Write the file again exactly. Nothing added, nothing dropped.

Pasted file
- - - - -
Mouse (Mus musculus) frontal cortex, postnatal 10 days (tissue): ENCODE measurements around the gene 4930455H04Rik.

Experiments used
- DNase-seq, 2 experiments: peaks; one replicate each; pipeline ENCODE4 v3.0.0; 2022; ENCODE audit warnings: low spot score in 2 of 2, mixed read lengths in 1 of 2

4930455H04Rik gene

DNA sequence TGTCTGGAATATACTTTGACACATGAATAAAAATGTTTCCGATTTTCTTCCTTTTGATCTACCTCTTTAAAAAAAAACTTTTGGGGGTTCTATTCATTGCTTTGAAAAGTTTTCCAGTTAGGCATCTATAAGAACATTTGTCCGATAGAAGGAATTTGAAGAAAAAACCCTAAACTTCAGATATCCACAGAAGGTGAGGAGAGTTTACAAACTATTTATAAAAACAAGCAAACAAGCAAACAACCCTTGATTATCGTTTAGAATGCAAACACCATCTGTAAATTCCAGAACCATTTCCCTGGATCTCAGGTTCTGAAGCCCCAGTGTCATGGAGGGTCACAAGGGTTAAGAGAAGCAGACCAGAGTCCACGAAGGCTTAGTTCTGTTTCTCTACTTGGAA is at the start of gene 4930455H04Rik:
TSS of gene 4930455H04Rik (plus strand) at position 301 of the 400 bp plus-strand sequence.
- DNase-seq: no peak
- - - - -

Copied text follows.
Mouse (Mus musculus) frontal cortex, postnatal 10 days (tissue): ENCODE measurements around the gene 4930455H04Rik.

Experiments used
- DNase-seq, 2 experiments: peaks; one replicate each; pipeline ENCODE4 v3.0.0; 2022; ENCODE audit warnings: low spot score in 2 of 2, mixed read lengths in 1 of 2

4930455H04Rik gene

DNA sequence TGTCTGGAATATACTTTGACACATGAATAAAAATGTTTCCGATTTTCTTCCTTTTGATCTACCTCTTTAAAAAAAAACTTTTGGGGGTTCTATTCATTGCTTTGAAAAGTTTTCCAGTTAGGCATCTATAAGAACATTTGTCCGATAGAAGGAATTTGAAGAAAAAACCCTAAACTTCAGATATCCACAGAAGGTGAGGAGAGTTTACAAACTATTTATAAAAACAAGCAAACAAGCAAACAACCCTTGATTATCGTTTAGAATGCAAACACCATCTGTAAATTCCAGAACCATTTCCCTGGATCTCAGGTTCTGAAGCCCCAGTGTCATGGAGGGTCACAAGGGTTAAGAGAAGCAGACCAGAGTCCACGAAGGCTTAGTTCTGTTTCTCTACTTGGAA is at the start of gene 4930455H04Rik:
TSS of gene 4930455H04Rik (plus strand) at position 301 of the 400 bp plus-strand sequence.
- DNase-seq: no peak